I’ve been doing a lot of research on Newspapers.com recently. I downloaded a number of articles about my maternal grandparents, Crawford and Susie (Jeffries) Brown, who lived in Spokane, Washington, from 1936 until their deaths in the 1990s. My mother, Betty Sue Brown Adams, was born in Missouri in 1933, but the family to Spokane when she was three and lived there until she left for college.
The Spokesman-Review, Spokane’s daily paper, is part of Newspapers.com Publisher Extra collection. I did a seven-day free trial with them and when it was over I still I had research I wanted to do, so I signed up for a 30-day subscription for $19.99. (I didn’t want to spend $60 for a six-month subscription.) With the clock ticking, I’ve been downloading articles and also working through my backlog of downloaded articles. In doing so much research on Newspapers.com, I’ve developed a method of downloading and processing the articles that I thought I’d share with you here with some screenshots in case it’s helpful.
As always, I’m sharing what works for me…that doesn’t make it the right way or the best way. And it doesn’t mean I won’t change it up later. But this is what I’m doing now. (Several years ago, I did a screencast of how I process newspaper articles from Genealogy Bank, which was slightly different. If you’re interested, you can check it out here.)
When you find an article on Newspapers.com, you have the option to clip the article so that you find it later on Newspapers.com and others can see it (you can also download, share or save on Ancestry.com by clipping an article), or you can print or save the article. Because I don’t plan to keep my Publisher’s Extra subscription and because I prefer to download everything to my hard drive, I choose to the download the article and also to download the entire page it is on, for context. Here’s what I do:
Once I’ve found an article that I want to save (in this example, it’s a 1943 article about my ten-year-old mother performing in a musical program at a PTA meeting), I click on Print/Save.
Then I click on Select portion of page. (Click on any of these images to make them larger.)
Once I click Save, I’m given an option of saving it as a jpg or a pdf. When you save as a pdf, the source information is included. I always save a clip as a pdf.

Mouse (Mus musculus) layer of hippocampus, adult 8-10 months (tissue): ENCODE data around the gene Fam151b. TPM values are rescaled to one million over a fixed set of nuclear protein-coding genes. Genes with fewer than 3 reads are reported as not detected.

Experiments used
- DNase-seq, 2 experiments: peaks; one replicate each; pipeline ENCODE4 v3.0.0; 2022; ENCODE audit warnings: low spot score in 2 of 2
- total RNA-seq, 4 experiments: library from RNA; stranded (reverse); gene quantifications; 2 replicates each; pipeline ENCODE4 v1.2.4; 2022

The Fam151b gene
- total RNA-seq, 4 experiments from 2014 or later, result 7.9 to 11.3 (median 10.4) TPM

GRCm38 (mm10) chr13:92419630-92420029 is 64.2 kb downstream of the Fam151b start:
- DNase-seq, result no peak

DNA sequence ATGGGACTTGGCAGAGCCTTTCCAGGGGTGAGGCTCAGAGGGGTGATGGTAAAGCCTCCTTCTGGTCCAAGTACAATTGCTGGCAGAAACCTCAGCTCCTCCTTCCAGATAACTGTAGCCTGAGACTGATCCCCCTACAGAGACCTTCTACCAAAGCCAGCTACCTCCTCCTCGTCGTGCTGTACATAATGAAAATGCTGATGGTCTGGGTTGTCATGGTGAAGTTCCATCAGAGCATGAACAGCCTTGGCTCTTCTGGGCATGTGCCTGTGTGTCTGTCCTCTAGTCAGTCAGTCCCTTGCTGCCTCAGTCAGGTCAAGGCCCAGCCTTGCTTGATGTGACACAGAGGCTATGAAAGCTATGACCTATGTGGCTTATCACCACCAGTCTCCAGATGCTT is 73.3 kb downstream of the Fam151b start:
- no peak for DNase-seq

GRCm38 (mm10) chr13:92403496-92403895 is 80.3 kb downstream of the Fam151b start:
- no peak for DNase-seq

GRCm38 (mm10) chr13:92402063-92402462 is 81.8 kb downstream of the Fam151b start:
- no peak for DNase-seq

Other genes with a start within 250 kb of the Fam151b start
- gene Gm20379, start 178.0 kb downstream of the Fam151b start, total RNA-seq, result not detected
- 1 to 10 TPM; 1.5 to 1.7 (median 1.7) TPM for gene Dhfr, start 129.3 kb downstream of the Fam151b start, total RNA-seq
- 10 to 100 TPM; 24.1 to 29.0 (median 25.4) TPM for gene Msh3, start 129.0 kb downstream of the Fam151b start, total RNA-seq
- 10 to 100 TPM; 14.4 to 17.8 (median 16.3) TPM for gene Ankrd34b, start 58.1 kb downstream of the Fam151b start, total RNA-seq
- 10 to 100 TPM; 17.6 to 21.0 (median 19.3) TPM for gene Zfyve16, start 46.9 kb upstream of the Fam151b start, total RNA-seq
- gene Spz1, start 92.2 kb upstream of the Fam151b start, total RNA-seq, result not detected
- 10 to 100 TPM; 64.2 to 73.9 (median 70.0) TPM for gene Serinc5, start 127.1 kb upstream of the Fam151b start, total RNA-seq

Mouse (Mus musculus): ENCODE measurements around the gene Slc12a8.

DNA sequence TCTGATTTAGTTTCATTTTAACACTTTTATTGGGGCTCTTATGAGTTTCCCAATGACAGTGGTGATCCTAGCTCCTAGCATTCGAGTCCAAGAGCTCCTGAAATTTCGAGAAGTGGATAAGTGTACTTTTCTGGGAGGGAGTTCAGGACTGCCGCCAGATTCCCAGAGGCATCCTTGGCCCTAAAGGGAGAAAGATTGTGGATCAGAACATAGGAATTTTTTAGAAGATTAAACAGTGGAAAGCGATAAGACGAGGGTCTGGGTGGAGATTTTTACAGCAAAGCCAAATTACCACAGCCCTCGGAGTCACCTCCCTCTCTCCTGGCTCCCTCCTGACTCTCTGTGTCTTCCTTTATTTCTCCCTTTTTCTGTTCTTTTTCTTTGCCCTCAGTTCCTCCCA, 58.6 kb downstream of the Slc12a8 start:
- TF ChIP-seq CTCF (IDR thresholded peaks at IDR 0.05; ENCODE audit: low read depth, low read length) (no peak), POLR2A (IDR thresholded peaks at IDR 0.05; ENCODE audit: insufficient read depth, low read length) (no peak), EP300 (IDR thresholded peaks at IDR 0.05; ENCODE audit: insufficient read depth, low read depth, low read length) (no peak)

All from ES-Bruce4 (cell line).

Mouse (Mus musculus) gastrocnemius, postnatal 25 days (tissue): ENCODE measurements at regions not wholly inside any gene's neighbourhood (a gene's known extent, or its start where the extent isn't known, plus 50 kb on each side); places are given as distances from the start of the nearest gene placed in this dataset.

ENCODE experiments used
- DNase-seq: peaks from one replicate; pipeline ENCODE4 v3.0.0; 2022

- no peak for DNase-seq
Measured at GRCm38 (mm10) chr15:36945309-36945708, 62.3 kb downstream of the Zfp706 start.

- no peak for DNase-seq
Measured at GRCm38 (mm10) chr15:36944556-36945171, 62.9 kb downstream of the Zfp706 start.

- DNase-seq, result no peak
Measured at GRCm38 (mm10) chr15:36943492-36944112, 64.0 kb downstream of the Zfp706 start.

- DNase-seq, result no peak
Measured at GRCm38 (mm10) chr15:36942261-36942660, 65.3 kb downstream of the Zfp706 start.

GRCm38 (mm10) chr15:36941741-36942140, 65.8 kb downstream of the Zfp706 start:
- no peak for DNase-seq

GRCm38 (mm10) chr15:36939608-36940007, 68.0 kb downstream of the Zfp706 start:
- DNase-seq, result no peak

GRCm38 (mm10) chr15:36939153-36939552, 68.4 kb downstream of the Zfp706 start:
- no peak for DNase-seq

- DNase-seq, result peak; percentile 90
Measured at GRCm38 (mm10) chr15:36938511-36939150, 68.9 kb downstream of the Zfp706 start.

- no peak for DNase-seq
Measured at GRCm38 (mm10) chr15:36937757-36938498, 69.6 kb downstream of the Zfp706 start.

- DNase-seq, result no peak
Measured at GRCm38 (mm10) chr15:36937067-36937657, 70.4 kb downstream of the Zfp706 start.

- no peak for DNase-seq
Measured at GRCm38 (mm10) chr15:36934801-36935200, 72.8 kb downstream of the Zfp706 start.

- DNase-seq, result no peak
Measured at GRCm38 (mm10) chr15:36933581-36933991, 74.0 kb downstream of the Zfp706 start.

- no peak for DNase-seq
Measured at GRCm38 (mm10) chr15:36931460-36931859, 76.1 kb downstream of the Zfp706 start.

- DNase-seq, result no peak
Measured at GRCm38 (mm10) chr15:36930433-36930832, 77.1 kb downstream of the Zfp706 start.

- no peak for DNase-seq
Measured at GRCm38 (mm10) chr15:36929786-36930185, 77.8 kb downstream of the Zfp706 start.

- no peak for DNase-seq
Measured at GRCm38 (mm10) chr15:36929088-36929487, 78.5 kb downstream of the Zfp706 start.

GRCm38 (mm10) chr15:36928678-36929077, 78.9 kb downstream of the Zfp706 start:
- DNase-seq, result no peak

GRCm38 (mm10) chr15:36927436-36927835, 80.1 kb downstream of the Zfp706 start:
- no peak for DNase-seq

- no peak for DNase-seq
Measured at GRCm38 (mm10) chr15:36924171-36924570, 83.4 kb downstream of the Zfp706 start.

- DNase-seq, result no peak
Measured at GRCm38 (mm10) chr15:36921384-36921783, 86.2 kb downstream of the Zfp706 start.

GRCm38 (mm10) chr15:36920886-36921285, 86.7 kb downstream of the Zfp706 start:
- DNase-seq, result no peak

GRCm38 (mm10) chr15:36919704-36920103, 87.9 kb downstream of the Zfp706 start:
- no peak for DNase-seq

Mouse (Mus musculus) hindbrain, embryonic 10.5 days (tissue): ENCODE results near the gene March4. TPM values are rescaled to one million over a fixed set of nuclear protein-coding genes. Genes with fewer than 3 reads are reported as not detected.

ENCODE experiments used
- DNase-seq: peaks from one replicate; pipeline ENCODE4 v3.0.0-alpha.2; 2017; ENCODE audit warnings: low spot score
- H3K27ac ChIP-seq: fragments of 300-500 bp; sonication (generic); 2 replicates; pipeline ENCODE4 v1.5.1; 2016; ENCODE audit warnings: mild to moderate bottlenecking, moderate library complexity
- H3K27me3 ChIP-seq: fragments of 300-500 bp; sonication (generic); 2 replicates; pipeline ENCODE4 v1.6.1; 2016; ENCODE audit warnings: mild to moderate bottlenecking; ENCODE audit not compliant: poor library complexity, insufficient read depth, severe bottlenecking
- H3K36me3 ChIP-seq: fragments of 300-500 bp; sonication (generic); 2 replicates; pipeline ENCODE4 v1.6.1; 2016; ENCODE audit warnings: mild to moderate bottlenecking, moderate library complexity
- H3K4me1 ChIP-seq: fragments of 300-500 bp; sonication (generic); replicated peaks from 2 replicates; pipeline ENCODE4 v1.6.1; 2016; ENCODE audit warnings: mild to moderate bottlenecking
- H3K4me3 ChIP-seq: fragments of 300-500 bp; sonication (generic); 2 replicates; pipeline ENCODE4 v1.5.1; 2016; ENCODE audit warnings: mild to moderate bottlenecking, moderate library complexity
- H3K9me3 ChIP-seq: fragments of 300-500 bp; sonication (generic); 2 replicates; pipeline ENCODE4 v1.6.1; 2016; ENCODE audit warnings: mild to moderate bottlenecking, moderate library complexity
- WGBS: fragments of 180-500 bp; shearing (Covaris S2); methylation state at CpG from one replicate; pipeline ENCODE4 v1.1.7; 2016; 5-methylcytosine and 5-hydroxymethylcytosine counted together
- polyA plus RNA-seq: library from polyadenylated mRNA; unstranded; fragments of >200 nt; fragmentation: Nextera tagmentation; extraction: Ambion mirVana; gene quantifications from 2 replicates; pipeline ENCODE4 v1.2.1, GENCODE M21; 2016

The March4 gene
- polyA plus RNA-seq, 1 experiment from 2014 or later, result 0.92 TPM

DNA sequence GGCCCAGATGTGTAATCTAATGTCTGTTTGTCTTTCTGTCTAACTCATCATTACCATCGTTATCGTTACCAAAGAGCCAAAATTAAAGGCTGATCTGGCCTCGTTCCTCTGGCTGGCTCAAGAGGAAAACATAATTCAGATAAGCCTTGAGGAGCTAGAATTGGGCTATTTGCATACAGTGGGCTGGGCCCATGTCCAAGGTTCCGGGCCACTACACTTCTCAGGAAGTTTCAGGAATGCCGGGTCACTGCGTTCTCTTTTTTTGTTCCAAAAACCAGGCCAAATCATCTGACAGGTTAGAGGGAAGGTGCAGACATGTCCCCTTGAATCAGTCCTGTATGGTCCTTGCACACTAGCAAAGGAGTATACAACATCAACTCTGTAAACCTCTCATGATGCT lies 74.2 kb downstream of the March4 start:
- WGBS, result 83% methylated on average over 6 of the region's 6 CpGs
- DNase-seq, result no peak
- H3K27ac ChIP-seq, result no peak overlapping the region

Once I click Save as PDF, the article is downloaded to my hard drive. When I open it, it looks like this:
You can see that Newspapers.com has included the newspaper title, date, and page number of the article, as well as the date it was downloaded and the URL for the image. This is really helpful when I create the source citation in Reunion, the genealogy software I use on my Mac. Notice that I have changed the filename of the article per my file-naming protocol. I always put “clip” in the filename for the clipped articles, since I will also download the entire page using the same filename (minus “clip”). I save the article in my Surnames folder.
Next, I go back to newspapers.com, click on Print/Save again, and this time select Entire Page. Then I’m asked if I want to save it as a jpg or pdf. I always save the whole page, as a jpg. That’s just my personal preference.
Now it’s time to glean information from the article and add it to Reunion.
I take a fact from the article, enter it into Reunion and create a source citation. In Reunion, I use the template for Newspapers to create my source citations. So here’s what the source record for this article looks like (again, click any image for a larger view):
Note that I have attached both files, the clip and the whole page, as multimedia files in the source citation, by simply dragging them from the Finder. But before I do that, I do one other thing. I click on the little clipboard icon in the Preview pane and I paste the citation into the metadata of the file. Here’s how I do that.
I highlight the two files (article and whole page) in Finder, right (or control) click on them and then select Get Info. That brings up the metadata for those files. I paste the source citation in the Comments field. This is really helpful later on if I want to see which source a particular file is attached to.
Then I drag the files into the source record. After I’ve gleaned all the information from the articles, I file them in my folder structure.
A final note: In this particular example, you might be curious how I entered this tidbit about a musical program in Reunion. Under Residence in the Events tab, I added the date of the newspaper article and Spokane, recording that my mother lived in Spokane on 16 May 1943. But I took it a little further. This was one of six Spokesman-Review articles I found about my mother performing as a girl. So in the Notes tab I also created a little listing of those performances. Here’s a screenshot:
I don’t know if it looks complicated laid out like this, but it really isn’t. I pretty easily got into the rhythm of it. The process can get a little tedious, but I think it’s worth the effort to have both the clip and the whole page downloaded. The little nuggets you get from newspaper research can really paint a great picture!